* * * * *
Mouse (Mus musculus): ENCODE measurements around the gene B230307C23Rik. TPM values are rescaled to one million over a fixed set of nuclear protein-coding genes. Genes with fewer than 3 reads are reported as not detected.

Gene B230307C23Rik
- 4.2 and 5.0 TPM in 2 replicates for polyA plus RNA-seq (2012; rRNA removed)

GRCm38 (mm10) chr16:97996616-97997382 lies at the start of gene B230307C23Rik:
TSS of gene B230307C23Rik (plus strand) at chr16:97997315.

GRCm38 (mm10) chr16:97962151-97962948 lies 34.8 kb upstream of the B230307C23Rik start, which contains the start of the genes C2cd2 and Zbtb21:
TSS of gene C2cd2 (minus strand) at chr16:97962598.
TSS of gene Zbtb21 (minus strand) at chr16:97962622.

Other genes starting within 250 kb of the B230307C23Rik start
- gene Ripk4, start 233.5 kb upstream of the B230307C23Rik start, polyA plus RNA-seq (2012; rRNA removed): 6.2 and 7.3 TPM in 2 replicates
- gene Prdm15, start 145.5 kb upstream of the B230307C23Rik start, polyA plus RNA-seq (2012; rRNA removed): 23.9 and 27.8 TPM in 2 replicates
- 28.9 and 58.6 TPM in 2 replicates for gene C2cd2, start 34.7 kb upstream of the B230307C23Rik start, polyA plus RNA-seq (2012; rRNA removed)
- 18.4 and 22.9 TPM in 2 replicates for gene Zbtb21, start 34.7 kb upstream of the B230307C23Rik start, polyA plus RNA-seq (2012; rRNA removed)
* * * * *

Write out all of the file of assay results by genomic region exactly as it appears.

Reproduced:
Mouse (Mus musculus): ENCODE measurements around the gene B230307C23Rik. TPM values are rescaled to one million over a fixed set of nuclear protein-coding genes. Genes with fewer than 3 reads are reported as not detected.

Gene B230307C23Rik
- 4.2 and 5.0 TPM in 2 replicates for polyA plus RNA-seq (2012; rRNA removed)

GRCm38 (mm10) chr16:97996616-97997382 lies at the start of gene B230307C23Rik:
TSS of gene B230307C23Rik (plus strand) at chr16:97997315.

GRCm38 (mm10) chr16:97962151-97962948 lies 34.8 kb upstream of the B230307C23Rik start, which contains the start of the genes C2cd2 and Zbtb21:
TSS of gene C2cd2 (minus strand) at chr16:97962598.
TSS of gene Zbtb21 (minus strand) at chr16:97962622.

Other genes starting within 250 kb of the B230307C23Rik start
- gene Ripk4, start 233.5 kb upstream of the B230307C23Rik start, polyA plus RNA-seq (2012; rRNA removed): 6.2 and 7.3 TPM in 2 replicates
- gene Prdm15, start 145.5 kb upstream of the B230307C23Rik start, polyA plus RNA-seq (2012; rRNA removed): 23.9 and 27.8 TPM in 2 replicates
- 28.9 and 58.6 TPM in 2 replicates for gene C2cd2, start 34.7 kb upstream of the B230307C23Rik start, polyA plus RNA-seq (2012; rRNA removed)
- 18.4 and 22.9 TPM in 2 replicates for gene Zbtb21, start 34.7 kb upstream of the B230307C23Rik start, polyA plus RNA-seq (2012; rRNA removed)